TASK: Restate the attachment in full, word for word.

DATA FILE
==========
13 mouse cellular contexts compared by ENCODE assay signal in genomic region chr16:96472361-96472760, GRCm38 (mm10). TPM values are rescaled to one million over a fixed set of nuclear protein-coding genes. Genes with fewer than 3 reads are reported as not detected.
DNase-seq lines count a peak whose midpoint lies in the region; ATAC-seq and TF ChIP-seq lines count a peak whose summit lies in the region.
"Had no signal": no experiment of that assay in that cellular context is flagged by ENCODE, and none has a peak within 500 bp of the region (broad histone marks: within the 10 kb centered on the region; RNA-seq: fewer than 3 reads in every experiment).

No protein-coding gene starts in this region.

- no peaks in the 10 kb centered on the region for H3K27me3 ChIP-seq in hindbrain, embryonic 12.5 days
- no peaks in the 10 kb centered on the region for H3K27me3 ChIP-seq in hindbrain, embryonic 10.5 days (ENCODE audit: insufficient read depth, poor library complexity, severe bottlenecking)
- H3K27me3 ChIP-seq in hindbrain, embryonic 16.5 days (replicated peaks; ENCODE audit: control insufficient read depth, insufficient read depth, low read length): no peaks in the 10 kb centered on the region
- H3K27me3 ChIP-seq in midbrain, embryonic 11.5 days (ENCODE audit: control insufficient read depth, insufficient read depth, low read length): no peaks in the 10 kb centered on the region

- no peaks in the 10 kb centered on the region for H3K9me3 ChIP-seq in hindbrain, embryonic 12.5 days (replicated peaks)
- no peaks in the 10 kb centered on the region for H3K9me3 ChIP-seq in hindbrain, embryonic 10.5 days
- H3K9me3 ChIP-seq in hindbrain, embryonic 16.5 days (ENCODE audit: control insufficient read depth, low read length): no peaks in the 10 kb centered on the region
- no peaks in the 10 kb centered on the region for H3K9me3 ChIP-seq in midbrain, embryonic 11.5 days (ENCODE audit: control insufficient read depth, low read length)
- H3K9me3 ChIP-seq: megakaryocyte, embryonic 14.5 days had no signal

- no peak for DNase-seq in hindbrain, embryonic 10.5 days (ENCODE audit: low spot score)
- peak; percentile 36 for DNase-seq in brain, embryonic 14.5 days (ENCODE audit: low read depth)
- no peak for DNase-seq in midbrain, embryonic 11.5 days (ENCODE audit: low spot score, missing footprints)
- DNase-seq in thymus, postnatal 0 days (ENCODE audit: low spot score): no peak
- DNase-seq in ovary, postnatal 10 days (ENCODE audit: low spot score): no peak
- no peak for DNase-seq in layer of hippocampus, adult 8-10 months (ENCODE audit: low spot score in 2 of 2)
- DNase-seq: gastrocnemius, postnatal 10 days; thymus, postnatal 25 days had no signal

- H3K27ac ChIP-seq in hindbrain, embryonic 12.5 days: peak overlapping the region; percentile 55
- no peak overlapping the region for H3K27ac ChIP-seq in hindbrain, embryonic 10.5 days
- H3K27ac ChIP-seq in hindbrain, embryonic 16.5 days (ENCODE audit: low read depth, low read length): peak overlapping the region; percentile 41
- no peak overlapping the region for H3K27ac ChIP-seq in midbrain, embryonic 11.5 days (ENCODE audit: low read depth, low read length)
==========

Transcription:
13 mouse cellular contexts compared by ENCODE assay signal in genomic region chr16:96472361-96472760, GRCm38 (mm10). TPM values are rescaled to one million over a fixed set of nuclear protein-coding genes. Genes with fewer than 3 reads are reported as not detected.
DNase-seq lines count a peak whose midpoint lies in the region; ATAC-seq and TF ChIP-seq lines count a peak whose summit lies in the region.
"Had no signal": no experiment of that assay in that cellular context is flagged by ENCODE, and none has a peak within 500 bp of the region (broad histone marks: within the 10 kb centered on the region; RNA-seq: fewer than 3 reads in every experiment).

No protein-coding gene starts in this region.

- no peaks in the 10 kb centered on the region for H3K27me3 ChIP-seq in hindbrain, embryonic 12.5 days
- no peaks in the 10 kb centered on the region for H3K27me3 ChIP-seq in hindbrain, embryonic 10.5 days (ENCODE audit: insufficient read depth, poor library complexity, severe bottlenecking)
- H3K27me3 ChIP-seq in hindbrain, embryonic 16.5 days (replicated peaks; ENCODE audit: control insufficient read depth, insufficient read depth, low read length): no peaks in the 10 kb centered on the region
- H3K27me3 ChIP-seq in midbrain, embryonic 11.5 days (ENCODE audit: control insufficient read depth, insufficient read depth, low read length): no peaks in the 10 kb centered on the region

- no peaks in the 10 kb centered on the region for H3K9me3 ChIP-seq in hindbrain, embryonic 12.5 days (replicated peaks)
- no peaks in the 10 kb centered on the region for H3K9me3 ChIP-seq in hindbrain, embryonic 10.5 days
- H3K9me3 ChIP-seq in hindbrain, embryonic 16.5 days (ENCODE audit: control insufficient read depth, low read length): no peaks in the 10 kb centered on the region
- no peaks in the 10 kb centered on the region for H3K9me3 ChIP-seq in midbrain, embryonic 11.5 days (ENCODE audit: control insufficient read depth, low read length)
- H3K9me3 ChIP-seq: megakaryocyte, embryonic 14.5 days had no signal

- no peak for DNase-seq in hindbrain, embryonic 10.5 days (ENCODE audit: low spot score)
- peak; percentile 36 for DNase-seq in brain, embryonic 14.5 days (ENCODE audit: low read depth)
- no peak for DNase-seq in midbrain, embryonic 11.5 days (ENCODE audit: low spot score, missing footprints)
- DNase-seq in thymus, postnatal 0 days (ENCODE audit: low spot score): no peak
- DNase-seq in ovary, postnatal 10 days (ENCODE audit: low spot score): no peak
- no peak for DNase-seq in layer of hippocampus, adult 8-10 months (ENCODE audit: low spot score in 2 of 2)
- DNase-seq: gastrocnemius, postnatal 10 days; thymus, postnatal 25 days had no signal

- H3K27ac ChIP-seq in hindbrain, embryonic 12.5 days: peak overlapping the region; percentile 55
- no peak overlapping the region for H3K27ac ChIP-seq in hindbrain, embryonic 10.5 days
- H3K27ac ChIP-seq in hindbrain, embryonic 16.5 days (ENCODE audit: low read depth, low read length): peak overlapping the region; percentile 41
- no peak overlapping the region for H3K27ac ChIP-seq in midbrain, embryonic 11.5 days (ENCODE audit: low read depth, low read length)